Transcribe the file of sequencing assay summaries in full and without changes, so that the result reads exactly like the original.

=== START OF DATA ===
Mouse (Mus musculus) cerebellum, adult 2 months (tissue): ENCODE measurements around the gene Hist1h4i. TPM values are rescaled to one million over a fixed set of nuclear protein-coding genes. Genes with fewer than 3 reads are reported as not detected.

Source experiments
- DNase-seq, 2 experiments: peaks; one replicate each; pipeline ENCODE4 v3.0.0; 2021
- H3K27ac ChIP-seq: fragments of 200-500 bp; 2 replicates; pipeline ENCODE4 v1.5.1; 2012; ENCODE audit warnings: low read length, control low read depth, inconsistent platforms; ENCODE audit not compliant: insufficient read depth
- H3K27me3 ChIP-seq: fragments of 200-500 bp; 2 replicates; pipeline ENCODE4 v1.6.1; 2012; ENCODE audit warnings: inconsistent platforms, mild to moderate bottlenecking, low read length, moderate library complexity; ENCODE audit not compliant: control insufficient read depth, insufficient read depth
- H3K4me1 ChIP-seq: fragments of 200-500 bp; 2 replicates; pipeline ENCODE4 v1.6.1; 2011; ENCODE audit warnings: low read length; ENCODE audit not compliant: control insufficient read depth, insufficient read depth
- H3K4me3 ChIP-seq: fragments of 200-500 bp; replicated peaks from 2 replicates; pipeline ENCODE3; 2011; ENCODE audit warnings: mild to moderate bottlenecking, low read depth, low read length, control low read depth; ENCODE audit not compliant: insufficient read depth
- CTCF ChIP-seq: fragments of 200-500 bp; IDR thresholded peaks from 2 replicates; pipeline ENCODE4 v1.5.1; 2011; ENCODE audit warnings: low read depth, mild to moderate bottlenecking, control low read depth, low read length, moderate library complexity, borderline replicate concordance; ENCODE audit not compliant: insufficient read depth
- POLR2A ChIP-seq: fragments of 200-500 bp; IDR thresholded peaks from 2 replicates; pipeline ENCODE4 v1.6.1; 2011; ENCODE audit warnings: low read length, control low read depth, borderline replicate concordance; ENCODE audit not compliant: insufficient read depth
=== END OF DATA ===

Mouse (Mus musculus) cerebellum, adult 2 months (tissue): ENCODE measurements around the gene Hist1h4i. TPM values are rescaled to one million over a fixed set of nuclear protein-coding genes. Genes with fewer than 3 reads are reported as not detected.

Source experiments
- DNase-seq, 2 experiments: peaks; one replicate each; pipeline ENCODE4 v3.0.0; 2021
- H3K27ac ChIP-seq: fragments of 200-500 bp; 2 replicates; pipeline ENCODE4 v1.5.1; 2012; ENCODE audit warnings: low read length, control low read depth, inconsistent platforms; ENCODE audit not compliant: insufficient read depth
- H3K27me3 ChIP-seq: fragments of 200-500 bp; 2 replicates; pipeline ENCODE4 v1.6.1; 2012; ENCODE audit warnings: inconsistent platforms, mild to moderate bottlenecking, low read length, moderate library complexity; ENCODE audit not compliant: control insufficient read depth, insufficient read depth
- H3K4me1 ChIP-seq: fragments of 200-500 bp; 2 replicates; pipeline ENCODE4 v1.6.1; 2011; ENCODE audit warnings: low read length; ENCODE audit not compliant: control insufficient read depth, insufficient read depth
- H3K4me3 ChIP-seq: fragments of 200-500 bp; replicated peaks from 2 replicates; pipeline ENCODE3; 2011; ENCODE audit warnings: mild to moderate bottlenecking, low read depth, low read length, control low read depth; ENCODE audit not compliant: insufficient read depth
- CTCF ChIP-seq: fragments of 200-500 bp; IDR thresholded peaks from 2 replicates; pipeline ENCODE4 v1.5.1; 2011; ENCODE audit warnings: low read depth, mild to moderate bottlenecking, control low read depth, low read length, moderate library complexity, borderline replicate concordance; ENCODE audit not compliant: insufficient read depth
- POLR2A ChIP-seq: fragments of 200-500 bp; IDR thresholded peaks from 2 replicates; pipeline ENCODE4 v1.6.1; 2011; ENCODE audit warnings: low read length, control low read depth, borderline replicate concordance; ENCODE audit not compliant: insufficient read depth